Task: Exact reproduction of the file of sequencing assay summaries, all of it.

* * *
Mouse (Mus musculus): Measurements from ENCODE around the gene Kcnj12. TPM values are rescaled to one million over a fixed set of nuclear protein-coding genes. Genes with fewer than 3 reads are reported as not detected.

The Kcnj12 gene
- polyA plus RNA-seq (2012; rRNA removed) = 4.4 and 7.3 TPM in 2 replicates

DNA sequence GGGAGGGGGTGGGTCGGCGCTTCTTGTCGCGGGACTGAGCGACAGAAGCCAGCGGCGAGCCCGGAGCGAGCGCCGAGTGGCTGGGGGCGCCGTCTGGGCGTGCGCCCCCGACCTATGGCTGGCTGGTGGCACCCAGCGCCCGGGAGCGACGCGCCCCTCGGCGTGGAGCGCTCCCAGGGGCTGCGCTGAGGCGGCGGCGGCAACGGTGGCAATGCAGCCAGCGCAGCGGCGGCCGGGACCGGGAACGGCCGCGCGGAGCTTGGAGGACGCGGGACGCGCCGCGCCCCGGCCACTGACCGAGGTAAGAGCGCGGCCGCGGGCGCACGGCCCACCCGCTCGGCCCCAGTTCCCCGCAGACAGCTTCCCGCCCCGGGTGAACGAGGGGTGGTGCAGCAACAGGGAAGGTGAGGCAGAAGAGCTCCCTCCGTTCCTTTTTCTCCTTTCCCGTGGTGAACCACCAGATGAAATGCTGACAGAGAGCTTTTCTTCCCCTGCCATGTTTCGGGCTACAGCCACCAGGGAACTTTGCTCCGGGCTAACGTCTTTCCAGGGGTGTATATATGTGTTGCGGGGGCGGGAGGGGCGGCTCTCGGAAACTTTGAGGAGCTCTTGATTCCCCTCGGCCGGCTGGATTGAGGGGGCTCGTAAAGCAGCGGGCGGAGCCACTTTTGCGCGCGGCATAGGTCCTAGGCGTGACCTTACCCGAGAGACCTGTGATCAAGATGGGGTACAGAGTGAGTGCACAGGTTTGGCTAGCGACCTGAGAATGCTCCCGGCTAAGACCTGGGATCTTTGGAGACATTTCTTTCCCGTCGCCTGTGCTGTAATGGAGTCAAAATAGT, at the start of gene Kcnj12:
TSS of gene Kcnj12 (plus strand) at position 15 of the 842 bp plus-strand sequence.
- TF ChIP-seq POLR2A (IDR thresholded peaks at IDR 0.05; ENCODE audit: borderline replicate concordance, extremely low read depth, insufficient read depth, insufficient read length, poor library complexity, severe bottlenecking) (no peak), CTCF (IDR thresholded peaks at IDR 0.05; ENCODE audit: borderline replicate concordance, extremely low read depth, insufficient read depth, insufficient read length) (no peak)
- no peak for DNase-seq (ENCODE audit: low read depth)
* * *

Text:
Mouse (Mus musculus): Measurements from ENCODE around the gene Kcnj12. TPM values are rescaled to one million over a fixed set of nuclear protein-coding genes. Genes with fewer than 3 reads are reported as not detected.

The Kcnj12 gene
- polyA plus RNA-seq (2012; rRNA removed) = 4.4 and 7.3 TPM in 2 replicates

DNA sequence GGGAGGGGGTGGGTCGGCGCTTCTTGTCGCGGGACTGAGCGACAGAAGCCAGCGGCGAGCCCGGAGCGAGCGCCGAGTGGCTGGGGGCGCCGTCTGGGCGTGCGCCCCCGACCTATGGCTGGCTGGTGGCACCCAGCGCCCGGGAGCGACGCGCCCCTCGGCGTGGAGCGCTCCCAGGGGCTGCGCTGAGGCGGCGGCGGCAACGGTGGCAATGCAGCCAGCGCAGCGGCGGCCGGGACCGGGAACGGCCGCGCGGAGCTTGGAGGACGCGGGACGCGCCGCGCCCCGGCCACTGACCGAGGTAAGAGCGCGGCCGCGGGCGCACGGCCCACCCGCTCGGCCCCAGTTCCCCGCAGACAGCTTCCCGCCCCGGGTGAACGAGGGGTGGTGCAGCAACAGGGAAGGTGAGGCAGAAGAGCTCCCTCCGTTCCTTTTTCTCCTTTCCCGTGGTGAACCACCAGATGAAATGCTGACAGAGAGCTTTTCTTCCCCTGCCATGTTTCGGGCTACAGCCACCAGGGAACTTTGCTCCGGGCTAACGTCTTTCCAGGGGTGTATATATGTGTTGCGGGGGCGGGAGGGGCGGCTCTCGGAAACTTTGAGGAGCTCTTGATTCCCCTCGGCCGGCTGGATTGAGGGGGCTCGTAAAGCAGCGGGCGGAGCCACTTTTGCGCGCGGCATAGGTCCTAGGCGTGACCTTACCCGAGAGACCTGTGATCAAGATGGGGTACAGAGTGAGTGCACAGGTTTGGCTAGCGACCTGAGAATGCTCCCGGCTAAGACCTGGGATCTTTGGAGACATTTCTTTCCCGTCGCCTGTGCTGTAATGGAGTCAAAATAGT, at the start of gene Kcnj12:
TSS of gene Kcnj12 (plus strand) at position 15 of the 842 bp plus-strand sequence.
- TF ChIP-seq POLR2A (IDR thresholded peaks at IDR 0.05; ENCODE audit: borderline replicate concordance, extremely low read depth, insufficient read depth, insufficient read length, poor library complexity, severe bottlenecking) (no peak), CTCF (IDR thresholded peaks at IDR 0.05; ENCODE audit: borderline replicate concordance, extremely low read depth, insufficient read depth, insufficient read length) (no peak)
- no peak for DNase-seq (ENCODE audit: low read depth)